When you return home, do the following to help ensure a smooth recovery: Wash the incisions with mild soap and water.Ask your doctor about when it is safe to shower, bathe, or soak in water.Take antibiotics to help prevent infection if instructed.Avoid certain medicines.Resume normal activities. This will promote healing. You will have to avoid other activities, like driving, sexual activity, and strenuous exercise.Gradually progress from a liquid to a solid diet.
Drink plenty of water.Use stool softeners.Be sure to follow your doctor's instructions.
Depending on the procedure, you should make a full recovery within a few weeks.
After you leave the hospital, contact your doctor if any of the following occurs: Signs of infection, including fever and chillsRedness, swelling, increasing pain, excessive bleeding, or discharge from an incision siteAbdominal swelling or painSevere nausea or vomiting
Blood in the stoolPain and/or swelling in your feet, calves, or legsCough, shortness of breath, chest painBeing unable to eat or drink liquidsHeadache, feeling faint or lightheadedExcessive vaginal bleeding after a gynecologic procedurePersistent or foul smelling vaginal discharge after a gynecologic procedureOther worrisome symptoms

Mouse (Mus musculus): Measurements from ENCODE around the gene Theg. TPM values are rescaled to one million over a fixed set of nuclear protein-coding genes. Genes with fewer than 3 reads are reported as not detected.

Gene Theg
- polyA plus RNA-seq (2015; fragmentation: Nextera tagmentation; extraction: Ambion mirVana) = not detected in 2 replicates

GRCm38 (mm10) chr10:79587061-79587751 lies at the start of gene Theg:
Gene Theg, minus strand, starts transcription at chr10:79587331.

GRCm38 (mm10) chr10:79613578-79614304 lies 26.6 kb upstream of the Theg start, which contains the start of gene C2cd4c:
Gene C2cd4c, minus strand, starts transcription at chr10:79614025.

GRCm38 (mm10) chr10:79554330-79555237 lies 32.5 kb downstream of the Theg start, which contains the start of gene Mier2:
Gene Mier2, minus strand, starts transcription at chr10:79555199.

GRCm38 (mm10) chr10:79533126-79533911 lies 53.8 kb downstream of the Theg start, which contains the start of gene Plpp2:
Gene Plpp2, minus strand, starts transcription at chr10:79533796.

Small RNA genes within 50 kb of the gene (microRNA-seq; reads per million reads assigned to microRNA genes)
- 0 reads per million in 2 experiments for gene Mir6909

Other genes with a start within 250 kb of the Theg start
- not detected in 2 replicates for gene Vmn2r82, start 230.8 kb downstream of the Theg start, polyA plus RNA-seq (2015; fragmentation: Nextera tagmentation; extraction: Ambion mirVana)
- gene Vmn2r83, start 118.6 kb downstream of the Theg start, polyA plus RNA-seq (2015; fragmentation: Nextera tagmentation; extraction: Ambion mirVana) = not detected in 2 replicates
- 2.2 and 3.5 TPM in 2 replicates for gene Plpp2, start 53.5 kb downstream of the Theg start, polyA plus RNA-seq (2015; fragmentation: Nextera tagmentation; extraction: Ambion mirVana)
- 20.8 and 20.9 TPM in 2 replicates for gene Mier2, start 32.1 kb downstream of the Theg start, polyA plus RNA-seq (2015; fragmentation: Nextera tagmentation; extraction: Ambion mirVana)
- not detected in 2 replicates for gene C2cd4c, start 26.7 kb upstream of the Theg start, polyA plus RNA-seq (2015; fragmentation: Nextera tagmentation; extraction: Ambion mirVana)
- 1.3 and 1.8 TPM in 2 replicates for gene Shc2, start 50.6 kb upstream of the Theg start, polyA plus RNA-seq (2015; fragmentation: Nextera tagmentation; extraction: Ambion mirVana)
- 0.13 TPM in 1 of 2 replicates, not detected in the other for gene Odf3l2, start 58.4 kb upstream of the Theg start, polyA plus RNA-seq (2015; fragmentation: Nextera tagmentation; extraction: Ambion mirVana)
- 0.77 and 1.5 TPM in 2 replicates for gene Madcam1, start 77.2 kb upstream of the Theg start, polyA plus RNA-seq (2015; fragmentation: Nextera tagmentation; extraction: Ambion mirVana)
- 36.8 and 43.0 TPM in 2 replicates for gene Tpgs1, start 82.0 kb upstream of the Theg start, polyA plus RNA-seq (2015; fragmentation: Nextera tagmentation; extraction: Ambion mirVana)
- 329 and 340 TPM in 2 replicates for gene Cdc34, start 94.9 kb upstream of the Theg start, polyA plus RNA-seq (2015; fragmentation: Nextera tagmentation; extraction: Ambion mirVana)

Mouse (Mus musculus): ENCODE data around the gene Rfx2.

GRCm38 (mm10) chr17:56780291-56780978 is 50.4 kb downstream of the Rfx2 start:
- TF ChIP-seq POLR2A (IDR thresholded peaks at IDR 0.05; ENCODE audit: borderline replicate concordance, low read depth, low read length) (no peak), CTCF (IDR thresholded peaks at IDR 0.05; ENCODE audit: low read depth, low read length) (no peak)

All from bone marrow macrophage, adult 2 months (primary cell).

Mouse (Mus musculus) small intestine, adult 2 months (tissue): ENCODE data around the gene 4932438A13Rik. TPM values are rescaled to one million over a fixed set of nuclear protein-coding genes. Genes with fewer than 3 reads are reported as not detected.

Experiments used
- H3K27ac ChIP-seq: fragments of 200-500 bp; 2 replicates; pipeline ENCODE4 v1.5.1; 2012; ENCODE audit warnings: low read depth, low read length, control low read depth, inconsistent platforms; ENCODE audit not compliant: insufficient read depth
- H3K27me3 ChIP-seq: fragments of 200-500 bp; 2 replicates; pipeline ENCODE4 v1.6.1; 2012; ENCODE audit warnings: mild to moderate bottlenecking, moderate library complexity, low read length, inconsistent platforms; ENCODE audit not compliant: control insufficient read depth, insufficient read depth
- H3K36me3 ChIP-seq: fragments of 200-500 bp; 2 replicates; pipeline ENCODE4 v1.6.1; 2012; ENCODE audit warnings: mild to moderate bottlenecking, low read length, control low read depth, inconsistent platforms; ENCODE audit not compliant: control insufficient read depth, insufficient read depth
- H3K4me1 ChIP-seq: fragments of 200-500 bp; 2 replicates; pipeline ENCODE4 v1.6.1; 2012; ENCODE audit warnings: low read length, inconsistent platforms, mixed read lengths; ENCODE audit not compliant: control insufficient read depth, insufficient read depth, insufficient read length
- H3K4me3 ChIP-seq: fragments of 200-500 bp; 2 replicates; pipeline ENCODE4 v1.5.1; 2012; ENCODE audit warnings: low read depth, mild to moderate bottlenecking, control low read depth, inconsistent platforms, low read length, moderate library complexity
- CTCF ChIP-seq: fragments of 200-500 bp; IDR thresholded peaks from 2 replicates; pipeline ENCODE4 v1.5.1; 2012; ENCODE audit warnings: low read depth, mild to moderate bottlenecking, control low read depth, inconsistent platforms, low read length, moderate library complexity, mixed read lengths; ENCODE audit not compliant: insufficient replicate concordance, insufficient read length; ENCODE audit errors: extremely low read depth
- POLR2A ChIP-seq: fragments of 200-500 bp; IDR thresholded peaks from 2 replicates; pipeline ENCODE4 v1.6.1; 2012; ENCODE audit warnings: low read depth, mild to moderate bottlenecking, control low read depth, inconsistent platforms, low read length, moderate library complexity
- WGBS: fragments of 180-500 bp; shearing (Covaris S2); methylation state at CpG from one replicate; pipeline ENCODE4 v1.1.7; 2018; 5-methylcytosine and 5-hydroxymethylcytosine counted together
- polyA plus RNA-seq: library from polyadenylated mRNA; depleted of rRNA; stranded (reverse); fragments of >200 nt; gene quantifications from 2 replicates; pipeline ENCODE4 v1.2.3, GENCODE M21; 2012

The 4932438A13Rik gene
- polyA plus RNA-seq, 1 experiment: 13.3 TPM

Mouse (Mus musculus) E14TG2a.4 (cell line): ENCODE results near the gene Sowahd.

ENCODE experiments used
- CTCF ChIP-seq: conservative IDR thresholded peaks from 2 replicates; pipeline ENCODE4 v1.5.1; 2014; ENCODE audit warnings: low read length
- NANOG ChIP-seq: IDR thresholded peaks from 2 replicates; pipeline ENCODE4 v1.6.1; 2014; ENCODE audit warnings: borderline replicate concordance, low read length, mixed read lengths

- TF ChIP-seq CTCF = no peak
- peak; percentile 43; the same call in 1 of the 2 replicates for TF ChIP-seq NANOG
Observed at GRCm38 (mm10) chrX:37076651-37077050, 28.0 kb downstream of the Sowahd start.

In case of an emergency, call for medical help right away.
Ruurda JP, van Vroonhoven ThJMV, Broeders IAMJ. Robot-assisted surgical systems: a new era in laparoscopic surgery.
Ann R Coll Surg Engl
6/3/2011 DynaMed's Systematic Literature Surveillance
DynaMed's Systematic Literature Surveillance
: Mills E, Eyawo O, Lockhart I, Kelly S, Wu P, Ebbert JO. Smoking cessation reduces postoperative complications: a systematic review and meta-analysis.
Am J Med.
Last reviewed July 2013 by Marcin Chwistek, MD; Michael Woods, MD
Please be aware that this information is provided to supplement the care provided by your physician. It is neither intended nor implied to be a substitute for professional medical advice. CALL YOUR HEALTHCARE PROVIDER IMMEDIATELY IF YOU THINK YOU MAY HAVE A MEDICAL EMERGENCY. Always seek the advice of your physician or other qualified health provider prior to starting any new treatment or with any questions you may have regarding a medical condition.